New York City’s publicly funded sexually transmitted disease (STD) clinics provide a vital link to HIV care for many New Yorkers with newly diagnosed and prevalent HIV infection.  In 2012, over 1,500 New Yorkers who were known to be HIV+ sought STD-related services; they were largely low-income, often uninsured, and black, and approximately 350 of them were newly diagnosed with HIV at these clinics that year.

HIV+ STD clinic patients are an important group with respect to preventing further HIV transmission. STD clinic patients known to have HIV infection receive counseling, linkage, and referrals to social services, aimed at facilitating initiation of and engagement in HIV care.

As part of the Focused Action towards Suppression and Stopping Transmission (FASST) study1, an analysis of 2012 STD clinic and HIV Surveillance Registry data that was recently presented at the Conference on Retroviruses and Opportunistic Infections (CROI) found that almost a third of HIV+ patients seen at STD clinics are not engaged in HIV care in the year prior to their STD clinic visits. Compared to those who were engaged in HIV care in the year prior to the STD clinic visit, patients not engaged were also less likely to have subsequent evidence of HIV care within 3 months after their STD clinic visit, or to achieve viral suppression within 12 months.

                                                                                                                 (Click graph below to enlarge)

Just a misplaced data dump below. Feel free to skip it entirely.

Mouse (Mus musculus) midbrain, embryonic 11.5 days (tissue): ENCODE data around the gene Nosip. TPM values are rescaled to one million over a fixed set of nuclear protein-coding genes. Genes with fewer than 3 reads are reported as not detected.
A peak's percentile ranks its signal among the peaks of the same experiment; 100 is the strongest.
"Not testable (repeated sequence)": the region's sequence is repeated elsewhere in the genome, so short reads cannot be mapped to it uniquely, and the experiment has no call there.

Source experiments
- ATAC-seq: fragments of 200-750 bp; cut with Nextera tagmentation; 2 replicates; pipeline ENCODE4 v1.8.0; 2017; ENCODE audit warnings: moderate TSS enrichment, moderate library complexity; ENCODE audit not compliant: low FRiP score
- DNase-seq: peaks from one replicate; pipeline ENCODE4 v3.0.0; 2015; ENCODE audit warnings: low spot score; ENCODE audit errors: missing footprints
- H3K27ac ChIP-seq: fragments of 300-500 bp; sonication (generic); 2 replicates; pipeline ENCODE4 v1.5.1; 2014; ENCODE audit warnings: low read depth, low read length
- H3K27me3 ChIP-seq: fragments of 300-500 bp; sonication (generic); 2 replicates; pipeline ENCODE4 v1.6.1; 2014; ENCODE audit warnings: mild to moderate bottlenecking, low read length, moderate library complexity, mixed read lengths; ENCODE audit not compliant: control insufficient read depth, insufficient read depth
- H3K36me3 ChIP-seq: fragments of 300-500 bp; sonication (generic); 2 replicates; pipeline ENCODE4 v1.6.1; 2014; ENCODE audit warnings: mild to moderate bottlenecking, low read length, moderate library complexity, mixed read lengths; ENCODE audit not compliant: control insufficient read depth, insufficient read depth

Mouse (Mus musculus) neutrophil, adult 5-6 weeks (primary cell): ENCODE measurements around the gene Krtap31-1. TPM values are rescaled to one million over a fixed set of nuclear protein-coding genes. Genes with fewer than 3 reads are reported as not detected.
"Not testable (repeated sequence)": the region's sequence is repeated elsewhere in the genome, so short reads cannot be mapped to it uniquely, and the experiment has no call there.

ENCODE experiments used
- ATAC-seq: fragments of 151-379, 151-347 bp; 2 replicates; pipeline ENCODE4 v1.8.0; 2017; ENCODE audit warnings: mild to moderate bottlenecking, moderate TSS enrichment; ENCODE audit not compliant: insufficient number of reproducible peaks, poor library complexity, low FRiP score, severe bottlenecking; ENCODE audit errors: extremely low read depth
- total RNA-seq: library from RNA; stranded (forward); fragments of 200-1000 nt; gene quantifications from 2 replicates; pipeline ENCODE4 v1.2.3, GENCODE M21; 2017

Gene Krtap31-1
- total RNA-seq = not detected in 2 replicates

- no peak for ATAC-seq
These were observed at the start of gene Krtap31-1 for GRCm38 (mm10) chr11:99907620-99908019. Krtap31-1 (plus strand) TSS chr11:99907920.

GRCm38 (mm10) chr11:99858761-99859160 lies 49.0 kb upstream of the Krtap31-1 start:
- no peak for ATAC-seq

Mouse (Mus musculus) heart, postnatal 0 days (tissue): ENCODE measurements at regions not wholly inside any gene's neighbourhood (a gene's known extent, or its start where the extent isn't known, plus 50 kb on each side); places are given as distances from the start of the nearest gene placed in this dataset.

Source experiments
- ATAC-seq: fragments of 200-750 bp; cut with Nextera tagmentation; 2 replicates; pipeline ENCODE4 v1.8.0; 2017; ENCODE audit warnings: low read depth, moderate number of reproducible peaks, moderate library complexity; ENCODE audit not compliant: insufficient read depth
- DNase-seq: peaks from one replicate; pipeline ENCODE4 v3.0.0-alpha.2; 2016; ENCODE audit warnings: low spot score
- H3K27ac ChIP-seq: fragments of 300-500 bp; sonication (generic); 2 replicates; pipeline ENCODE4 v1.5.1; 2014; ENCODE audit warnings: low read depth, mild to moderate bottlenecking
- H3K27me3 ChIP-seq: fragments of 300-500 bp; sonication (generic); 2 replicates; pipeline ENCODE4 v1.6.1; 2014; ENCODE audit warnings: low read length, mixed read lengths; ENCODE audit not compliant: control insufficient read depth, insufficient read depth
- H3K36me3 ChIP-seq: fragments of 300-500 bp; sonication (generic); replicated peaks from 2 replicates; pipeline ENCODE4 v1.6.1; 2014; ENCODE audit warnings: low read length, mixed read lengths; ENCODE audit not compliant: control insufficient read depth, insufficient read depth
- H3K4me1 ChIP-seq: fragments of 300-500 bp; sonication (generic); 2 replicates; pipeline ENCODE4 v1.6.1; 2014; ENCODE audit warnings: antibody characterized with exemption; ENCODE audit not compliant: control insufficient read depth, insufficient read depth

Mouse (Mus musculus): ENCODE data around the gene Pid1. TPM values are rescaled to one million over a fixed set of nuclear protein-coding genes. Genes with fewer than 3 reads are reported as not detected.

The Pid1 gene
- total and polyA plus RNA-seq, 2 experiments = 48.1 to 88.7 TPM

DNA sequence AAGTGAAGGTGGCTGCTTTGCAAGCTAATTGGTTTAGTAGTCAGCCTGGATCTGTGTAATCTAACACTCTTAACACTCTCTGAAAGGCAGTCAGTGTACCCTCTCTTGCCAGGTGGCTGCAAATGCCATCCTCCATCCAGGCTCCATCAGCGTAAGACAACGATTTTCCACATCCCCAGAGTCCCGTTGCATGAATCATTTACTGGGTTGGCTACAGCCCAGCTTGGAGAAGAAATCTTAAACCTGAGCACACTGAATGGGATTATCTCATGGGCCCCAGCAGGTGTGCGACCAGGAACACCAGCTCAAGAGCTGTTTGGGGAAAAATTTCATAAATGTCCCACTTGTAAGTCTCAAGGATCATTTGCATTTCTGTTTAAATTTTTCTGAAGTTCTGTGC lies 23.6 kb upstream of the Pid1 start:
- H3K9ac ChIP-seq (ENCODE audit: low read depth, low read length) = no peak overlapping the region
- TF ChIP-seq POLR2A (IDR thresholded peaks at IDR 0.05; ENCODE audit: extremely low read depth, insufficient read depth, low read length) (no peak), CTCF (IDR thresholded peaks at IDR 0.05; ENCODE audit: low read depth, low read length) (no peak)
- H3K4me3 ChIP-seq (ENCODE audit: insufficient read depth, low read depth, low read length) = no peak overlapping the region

fasst graph 5.24

Viral suppression within 12 months after the clinic visit was particularly low among patients diagnosed with 2 or more STDs during the visit; an important finding due to the risk of increased HIV shedding during co-infection with other STDs. Both persons of non-Hispanic Black race/ethnicity and those residing in a high-poverty neighborhood had a lower likelihood of being virally suppressed subsequent to the STD clinic visit.

There is potential for STD clinics to play a significant role in initial linkage or re-linkage of a substantial number of HIV+ New Yorkers to HIV care. Possible improvements aimed at systematic identification of patients not engaged in HIV care (e.g. via real-time access to HIV Surveillance Registry data) could facilitate NYC’s public STD clinics’ efforts to link patients to HIV care.

1Source: Tymejczyk O, Jamison K, Pathela P, Braunstein S, Schillinger J, and Nash D. Evidence of HIV Care Following STD Clinic Visits by Out-of-Care HIV-Positive Persons. 2016 Conference on Retroviruses and Opportunistic Infections (CROI)

(Click on thumbnail to view enlarged poster)

FASST croi poster